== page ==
This last month, the Excel Development Team (the team at Microsoft that make Excel) ran an “Ask Me Anything” (AMA) over on community news site Reddit. This is the third time that Microsoft have run an AMA, and they also monitor the Excel UserVoice site for suggestions for new features.
But if you could get the ear of Microsoft’s development team, what would you want to ask? Would you want to know about the future of Excel, or suggest an improvement to them, or just ask them why on earth a feature works the way it does?
I have one of each category of my own to share, and I encourage you to post your own! Maybe we can get some great questions for the next AMA.
The future of Excel
Later versions of Excel have seen significant resources poured into Excel’s data analysis tools, formerly known as Power Query, Power Pivot, and Power BI, and now increasingly folded into the standard operations of Excel. There are some amazing and powerful applications coming out of this area, but my question would be, what is happening to keep “classic” Excel functionality fresh and relevant? New functions do still come out sometimes, but slower. Will the more accessible functions suite get an overhaul at some stage? Perhaps a redesign of the way that functions are written and more powerful wizards.
My personal bugbear: MATCH and VLOOKUP both have an optional input that controls how to deal with inputs that don’t match the lookup range exactly – to either only find exact matches, or to use fuzzy matches in a sorted table. Despite the former being much more common and much safer, these inputs are optional, and if excluded the default is the inexact match. This leads to erroneous formulas and wasted time, and I’d want to see the default reversed. In the meantime, watch out and make sure to use 0 / FALSE for those functions!
How did this get in here?
The function BAHTTEXT translates a numeric amount to a written-out amount, in Thai. It’s the only numbers-to-words function in Excel. Why on earth is this the one chosen function of this type, and why not make more?
Tip of the Week highlight – CONVERT
This Tip is based on Excel Tip of the Week #206.
There are a massive number of units of measure in the world, not only the familiar metric and imperial units, but also many others for measuring distance, speed, temperature and more. Several of the most Googled queries of all time are unit conversions, and it’s a common problem from real life. Luckily, Excel’s CONVERT function can handle hundreds of different units with ease.
The syntax is as follows:
=CONVERT(number, from unit, to unit)
“Number” is typically a cell reference to the amount to be converted, or a formula that produces the desired number.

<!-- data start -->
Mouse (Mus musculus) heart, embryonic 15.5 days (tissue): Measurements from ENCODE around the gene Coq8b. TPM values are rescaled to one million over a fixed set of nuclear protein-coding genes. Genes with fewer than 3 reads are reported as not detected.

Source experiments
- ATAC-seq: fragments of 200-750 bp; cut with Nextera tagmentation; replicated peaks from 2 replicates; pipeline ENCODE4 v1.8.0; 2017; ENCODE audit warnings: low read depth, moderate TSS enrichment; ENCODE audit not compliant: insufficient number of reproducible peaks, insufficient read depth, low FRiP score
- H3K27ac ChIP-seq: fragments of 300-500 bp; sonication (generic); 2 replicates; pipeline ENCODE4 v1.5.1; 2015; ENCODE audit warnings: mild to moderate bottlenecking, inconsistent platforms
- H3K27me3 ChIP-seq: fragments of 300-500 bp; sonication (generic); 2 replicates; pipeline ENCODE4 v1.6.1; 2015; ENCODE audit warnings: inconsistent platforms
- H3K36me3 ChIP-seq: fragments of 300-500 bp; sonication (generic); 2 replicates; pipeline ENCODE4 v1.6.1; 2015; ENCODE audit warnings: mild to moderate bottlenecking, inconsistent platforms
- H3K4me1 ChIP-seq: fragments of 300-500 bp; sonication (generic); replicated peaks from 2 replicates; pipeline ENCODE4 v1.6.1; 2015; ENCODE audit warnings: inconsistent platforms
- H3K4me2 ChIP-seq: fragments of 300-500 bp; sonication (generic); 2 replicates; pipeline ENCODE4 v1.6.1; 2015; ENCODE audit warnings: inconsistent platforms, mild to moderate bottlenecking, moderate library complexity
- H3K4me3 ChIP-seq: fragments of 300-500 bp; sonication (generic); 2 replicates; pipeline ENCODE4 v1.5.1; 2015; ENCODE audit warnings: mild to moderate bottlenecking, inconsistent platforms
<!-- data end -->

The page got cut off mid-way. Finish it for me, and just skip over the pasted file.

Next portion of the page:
“From unit” and “to unit” are text values in quotation marks that indicate the units being converted. These can be selected from an extremely large range – the tooltip will show the full list of choices. Once a “from unit” is picked, only appropriate “to unit” options will be shown.
You can also use the standard prefixes for metric units, e.g. for miles into kilometres:
Principle of the month
This month’s selection from the Twenty Principles for Good Spreadsheet Practice is #11:
Be consistent in structure
Laying out your spreadsheets in a clear, consistent manner is another key element in helping the end user to understand and interpret your work. Keeping the same direction of work (say, adding new time series horizontally and new products vertically) also helps with formula building, as references and formulas can be simpler and easier to read. It’s also vital that all ranges have consistent formulas in them, rather than mixing exceptions. Not only does this aid review, it also protects against cases where a change is made and copied blindly over an exceptional formula that the user didn’t know was there.
This applies not only within one spreadsheet, but across multiple spreadsheets. The fewer variations on style and layout that you have in your work, the clearer and easier using it will be. Wherever possible, work with your colleagues to define standard layouts and templates, allowing easier review and use of one another’s work due to familiarity.
David Lyford-Smith is the technical manager in the ICAEW’s IT Faculty and blogs for the ICAEW Excel Community. The Excel Community is an Excel content hub that encompasses webinars, blogs, member Q&A, fortnightly bulletin updates, and more.